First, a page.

In this blog we'll delve into the challenges posed by clover-related issues in paddocks, offering practical solutions and essential tips for maintaining a thriving pasture ecosystem.
What is Clover?
Clover comes from the legume family which also includes Pea’s & Beans. They have root nodules which allows them to make their own nitrogen which makes them an attractive thing to have within pasture land. They have flower heads which are usually 3 lobed but can sometimes get a 4 headed one. There are different types of clovers but the most common are White & Red Clover.
The plant is often found anywhere but most commonly in lawns or grassland. It can be identified with small flowers and petal shaped leaves.
Clover is not always a problem, in fact, most farmers encourage clover and use weed killers that are ‘Clover Safe’ to ensure only the grass and clover is encouraged to grow. However, in Lawns it can look untidy & swarm out grass; and in pasture land it can cause issues of laminitis with horses due to the high amount of nitrogen it can produce.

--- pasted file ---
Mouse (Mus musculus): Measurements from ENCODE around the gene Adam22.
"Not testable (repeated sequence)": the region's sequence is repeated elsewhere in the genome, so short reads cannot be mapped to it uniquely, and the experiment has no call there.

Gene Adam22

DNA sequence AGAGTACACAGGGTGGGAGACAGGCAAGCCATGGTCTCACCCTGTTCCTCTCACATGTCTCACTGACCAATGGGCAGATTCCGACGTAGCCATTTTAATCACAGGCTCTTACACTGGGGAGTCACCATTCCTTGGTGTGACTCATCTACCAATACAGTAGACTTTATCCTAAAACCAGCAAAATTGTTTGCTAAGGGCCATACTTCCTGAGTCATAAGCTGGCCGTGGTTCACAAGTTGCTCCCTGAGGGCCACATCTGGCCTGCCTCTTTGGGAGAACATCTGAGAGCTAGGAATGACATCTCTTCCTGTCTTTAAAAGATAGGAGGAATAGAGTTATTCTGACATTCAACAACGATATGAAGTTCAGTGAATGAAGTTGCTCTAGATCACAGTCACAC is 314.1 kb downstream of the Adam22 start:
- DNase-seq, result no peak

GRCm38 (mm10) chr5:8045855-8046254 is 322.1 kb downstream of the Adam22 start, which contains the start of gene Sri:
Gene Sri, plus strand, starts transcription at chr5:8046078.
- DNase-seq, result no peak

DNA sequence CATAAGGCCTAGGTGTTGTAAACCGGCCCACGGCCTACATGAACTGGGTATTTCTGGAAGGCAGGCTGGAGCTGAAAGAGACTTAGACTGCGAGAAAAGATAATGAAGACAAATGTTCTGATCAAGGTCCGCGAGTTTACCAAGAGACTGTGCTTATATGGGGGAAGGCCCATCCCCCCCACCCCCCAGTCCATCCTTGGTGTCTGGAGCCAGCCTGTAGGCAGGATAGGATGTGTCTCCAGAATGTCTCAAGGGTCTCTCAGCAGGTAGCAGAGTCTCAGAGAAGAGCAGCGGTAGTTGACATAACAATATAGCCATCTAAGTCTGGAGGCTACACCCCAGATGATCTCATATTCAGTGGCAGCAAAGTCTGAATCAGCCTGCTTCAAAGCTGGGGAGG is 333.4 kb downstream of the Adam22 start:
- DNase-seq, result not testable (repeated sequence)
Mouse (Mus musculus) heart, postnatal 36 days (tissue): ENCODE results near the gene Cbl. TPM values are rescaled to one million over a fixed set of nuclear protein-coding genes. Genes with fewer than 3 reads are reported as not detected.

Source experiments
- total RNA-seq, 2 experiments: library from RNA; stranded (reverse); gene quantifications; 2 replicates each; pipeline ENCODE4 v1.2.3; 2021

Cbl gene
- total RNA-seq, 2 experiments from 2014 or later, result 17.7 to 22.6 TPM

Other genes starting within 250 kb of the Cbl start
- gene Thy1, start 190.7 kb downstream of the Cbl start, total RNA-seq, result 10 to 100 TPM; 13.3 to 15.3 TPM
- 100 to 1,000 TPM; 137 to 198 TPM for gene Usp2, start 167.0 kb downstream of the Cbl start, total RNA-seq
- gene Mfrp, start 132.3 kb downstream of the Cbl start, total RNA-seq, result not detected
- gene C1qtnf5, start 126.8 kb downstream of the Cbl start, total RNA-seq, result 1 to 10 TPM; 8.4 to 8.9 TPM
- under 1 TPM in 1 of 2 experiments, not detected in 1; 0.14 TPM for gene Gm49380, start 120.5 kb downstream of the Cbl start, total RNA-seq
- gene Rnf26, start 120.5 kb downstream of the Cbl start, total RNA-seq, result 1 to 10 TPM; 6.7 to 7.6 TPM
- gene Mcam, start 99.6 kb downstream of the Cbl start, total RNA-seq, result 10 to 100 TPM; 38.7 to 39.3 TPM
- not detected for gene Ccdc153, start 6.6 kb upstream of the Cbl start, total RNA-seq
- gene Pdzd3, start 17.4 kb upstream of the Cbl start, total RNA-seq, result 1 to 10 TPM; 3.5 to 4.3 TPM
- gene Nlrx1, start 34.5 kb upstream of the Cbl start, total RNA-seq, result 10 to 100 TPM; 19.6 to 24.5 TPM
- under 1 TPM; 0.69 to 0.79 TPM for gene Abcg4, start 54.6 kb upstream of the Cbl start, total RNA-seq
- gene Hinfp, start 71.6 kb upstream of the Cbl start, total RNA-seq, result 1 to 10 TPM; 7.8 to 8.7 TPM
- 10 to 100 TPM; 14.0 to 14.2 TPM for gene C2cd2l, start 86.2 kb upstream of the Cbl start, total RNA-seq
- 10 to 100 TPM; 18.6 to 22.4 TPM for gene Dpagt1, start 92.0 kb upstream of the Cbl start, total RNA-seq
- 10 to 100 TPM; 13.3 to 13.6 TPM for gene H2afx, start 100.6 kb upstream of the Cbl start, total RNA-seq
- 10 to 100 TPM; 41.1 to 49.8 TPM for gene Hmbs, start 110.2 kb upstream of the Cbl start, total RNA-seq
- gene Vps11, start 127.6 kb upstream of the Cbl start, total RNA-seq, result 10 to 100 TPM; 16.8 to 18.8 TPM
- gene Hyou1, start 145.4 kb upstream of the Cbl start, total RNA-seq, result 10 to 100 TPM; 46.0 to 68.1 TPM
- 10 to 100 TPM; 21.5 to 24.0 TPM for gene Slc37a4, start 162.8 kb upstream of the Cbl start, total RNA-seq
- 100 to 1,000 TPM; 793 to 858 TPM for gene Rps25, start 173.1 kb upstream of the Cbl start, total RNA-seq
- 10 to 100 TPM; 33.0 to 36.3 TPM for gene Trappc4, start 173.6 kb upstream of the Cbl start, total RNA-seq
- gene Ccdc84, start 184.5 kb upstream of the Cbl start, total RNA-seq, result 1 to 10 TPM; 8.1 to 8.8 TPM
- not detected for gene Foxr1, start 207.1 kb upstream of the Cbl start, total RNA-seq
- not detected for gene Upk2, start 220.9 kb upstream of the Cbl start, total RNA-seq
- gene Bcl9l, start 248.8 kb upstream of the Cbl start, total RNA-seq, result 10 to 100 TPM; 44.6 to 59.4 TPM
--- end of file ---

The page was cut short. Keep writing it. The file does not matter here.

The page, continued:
Though it is time consuming, hand weeding or hoeing beds and borders can be the best way to control this weed. However, there are a number of herbicides available that will effectively control Clover. If you are wanting to control other weeds but keep the Clover, look at Clovermax.
Clover in 'Bare Areas'
We recommend a treatment of Diamond which will control all other weeds and grasses.
Clover in Grassland
We recommend looking at Thrust which is safe to the grass. If you have this problem within a lawn we advise looking at Enforcer.
For more information regarding clover control, please get in touch with our sales team on 01522 246491.